The Conference of Parties, or better known as COP26, is the coming together of nearly 200 governments globally to agree targets for the reduction of CO2 emissions, and it came to an end in Glasgow on Friday.
The two-week conference, which was the 26th COP meeting, was the most significant gathering of world leaders since the ‘Paris Agreement’ in 2016.
The conference focused on what is needed globally, calling for electronification and accelerated energy transition globally. For 12 days, members engaged in intense discussions regarding timeframes and levels of reductions in CO2 emissions as well as negotiated levels of assistance for developing nations to adapt, as well as compensate them for the effects to people, their livelihoods and damage to infrastructure caused by global warming.
As the conference came to a close, there was overall agreement to accelerate action on climate and commission president Ursula von der Leyen said progress had been made on three key objectives set at the start of the conference.
Firstly, commitments were made to cut emissions to keep within reach of the global warming limit of 1.5 degrees. The nearly 200 countries in attendance also committed to reaching the target of $100bn dollars per year of climate finance for developing and vulnerable countries. And finally, an agreement was reached on the Paris Rulebook (guidelines for how the Paris Agreement is delivered).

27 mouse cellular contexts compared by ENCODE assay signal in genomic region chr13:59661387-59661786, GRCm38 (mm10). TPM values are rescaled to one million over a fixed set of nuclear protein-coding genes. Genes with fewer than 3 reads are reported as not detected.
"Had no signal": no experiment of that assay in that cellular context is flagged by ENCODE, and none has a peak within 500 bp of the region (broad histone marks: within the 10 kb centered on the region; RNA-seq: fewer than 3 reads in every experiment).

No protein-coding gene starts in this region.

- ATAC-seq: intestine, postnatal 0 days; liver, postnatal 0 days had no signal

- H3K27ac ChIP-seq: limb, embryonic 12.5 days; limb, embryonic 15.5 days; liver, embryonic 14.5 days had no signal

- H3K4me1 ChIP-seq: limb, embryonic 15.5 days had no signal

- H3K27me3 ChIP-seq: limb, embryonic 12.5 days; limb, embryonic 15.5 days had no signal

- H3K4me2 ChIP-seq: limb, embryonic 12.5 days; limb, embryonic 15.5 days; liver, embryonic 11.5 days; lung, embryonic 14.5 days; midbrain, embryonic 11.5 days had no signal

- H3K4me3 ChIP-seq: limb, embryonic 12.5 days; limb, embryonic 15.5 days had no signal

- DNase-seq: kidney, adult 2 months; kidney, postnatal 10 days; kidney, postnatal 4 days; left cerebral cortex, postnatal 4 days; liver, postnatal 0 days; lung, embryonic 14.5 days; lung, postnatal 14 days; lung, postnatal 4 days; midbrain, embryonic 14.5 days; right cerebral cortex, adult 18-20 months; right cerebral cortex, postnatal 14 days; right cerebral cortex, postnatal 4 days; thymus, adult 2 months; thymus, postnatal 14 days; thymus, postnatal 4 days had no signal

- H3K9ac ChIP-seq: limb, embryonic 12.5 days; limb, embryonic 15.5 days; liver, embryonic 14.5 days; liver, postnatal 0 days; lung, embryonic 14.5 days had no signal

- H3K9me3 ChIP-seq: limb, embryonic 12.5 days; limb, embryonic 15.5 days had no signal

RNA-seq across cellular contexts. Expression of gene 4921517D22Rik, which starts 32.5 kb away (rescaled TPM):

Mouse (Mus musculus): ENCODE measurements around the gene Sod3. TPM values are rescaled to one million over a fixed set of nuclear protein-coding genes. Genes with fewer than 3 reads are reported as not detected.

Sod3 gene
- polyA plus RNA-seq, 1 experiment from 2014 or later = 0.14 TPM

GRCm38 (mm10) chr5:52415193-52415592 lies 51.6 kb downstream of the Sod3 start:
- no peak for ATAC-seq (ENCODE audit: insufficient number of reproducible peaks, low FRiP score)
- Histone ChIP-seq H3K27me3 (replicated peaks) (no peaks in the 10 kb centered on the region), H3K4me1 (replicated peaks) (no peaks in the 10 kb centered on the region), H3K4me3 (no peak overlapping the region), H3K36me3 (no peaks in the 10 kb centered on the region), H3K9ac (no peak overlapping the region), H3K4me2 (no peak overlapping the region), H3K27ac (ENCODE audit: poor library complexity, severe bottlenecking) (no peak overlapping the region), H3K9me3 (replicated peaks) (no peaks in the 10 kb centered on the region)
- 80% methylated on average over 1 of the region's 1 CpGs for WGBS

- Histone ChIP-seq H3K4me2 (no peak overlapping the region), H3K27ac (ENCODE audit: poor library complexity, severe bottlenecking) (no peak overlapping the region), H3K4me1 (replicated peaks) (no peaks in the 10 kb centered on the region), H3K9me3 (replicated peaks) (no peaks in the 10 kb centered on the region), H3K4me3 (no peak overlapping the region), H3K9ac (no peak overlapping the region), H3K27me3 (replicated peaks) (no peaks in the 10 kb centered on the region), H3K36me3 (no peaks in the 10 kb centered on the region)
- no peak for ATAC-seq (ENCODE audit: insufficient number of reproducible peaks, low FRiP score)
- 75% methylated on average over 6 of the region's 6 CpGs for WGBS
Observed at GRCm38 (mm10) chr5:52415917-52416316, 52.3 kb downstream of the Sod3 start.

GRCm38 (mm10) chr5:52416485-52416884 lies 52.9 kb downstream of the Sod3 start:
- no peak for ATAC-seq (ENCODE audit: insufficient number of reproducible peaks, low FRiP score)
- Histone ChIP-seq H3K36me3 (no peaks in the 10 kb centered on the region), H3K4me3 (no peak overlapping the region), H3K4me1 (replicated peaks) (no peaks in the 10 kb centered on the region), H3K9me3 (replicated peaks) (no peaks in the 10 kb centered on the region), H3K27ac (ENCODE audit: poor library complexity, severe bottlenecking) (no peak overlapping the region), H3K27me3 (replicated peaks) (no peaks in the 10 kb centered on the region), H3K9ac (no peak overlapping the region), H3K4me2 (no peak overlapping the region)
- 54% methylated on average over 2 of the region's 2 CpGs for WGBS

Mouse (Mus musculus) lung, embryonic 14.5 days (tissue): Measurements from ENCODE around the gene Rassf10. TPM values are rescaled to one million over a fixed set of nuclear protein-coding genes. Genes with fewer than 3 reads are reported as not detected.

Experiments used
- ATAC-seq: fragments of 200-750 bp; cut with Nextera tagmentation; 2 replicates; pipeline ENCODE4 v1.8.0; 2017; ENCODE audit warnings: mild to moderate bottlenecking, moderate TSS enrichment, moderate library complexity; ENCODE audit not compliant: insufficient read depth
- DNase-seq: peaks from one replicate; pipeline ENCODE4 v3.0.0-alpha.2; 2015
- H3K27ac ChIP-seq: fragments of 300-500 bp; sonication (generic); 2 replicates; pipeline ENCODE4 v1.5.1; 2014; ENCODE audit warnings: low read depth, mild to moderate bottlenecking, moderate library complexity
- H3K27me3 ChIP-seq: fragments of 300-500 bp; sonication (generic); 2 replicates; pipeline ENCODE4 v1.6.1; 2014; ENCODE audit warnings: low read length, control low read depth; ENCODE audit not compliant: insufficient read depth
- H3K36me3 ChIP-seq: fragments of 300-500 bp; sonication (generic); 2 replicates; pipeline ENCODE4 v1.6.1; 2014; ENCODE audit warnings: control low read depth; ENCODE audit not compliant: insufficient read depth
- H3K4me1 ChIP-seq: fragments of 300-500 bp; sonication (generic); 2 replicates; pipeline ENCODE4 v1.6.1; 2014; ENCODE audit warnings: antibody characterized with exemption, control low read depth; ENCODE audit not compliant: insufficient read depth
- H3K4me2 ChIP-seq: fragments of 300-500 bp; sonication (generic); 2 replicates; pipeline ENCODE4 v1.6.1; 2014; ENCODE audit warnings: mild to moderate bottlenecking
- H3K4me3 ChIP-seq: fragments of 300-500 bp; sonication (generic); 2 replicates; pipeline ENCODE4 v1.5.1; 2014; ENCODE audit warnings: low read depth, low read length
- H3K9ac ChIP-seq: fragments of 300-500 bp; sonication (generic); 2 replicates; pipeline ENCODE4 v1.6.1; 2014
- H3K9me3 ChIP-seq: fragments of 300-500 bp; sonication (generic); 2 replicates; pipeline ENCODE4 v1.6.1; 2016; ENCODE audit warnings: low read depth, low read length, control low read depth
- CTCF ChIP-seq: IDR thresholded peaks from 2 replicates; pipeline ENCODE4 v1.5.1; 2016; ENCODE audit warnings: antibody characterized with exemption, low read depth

Although responsible for just 1% of all global emissions, there is no doubt the UK is doing as much, if not more, than most developed nations, in its commitment to reduce carbon emissions. The UK has enshrined into law its formal commitment to reach ‘net zero carbon emissions by 2050’.
Germany is by far the largest CO2 emitter in Europe, and currently generates 24% of its electricity from coal. The investment required for the transition to renewable energy is significant and investors will be looking for clues in the conference as to how a faster transition towards net zero may affect them.
It’s not just corporates and governments that will feel the effects, one-off costs such as renewing gas boilers, buying electric cars and insulating homes as well as annual increases in domestic energy costs, aviation tax, driving charges and higher fuel tax will all be part of the higher cost to us as individuals.
These challenges have also provided opportunities and prompted companies to act. Rolls Royce, for example, has secured joint funding with the UK Government for its small nuclear reactors business SMR’s. The government will invest up to £210m to build these reactors which when built will power up to a million homes, and will occupy space of approximately two acres, another step in winding down the UK’s reliance on fossil fuels.
During its recent update Rio Tinto announced that they were aiming to halve carbon emissions by 2030, tripling earlier targets. The miner has earmarked cap ex spend of up to US$9bn in 2023 and US$10bn in 2024. Recognising the importance of decarbonising, management has chosen to accelerate the process, and are able to do so with their strong balance sheet, while also pointing out the importance of the commodities they produce to the energy transition and electronification. (Source: https://www.riotinto.com/news/releases/2021/Rio-Tinto-to-strengthen-performance-decarbonise-and-grow)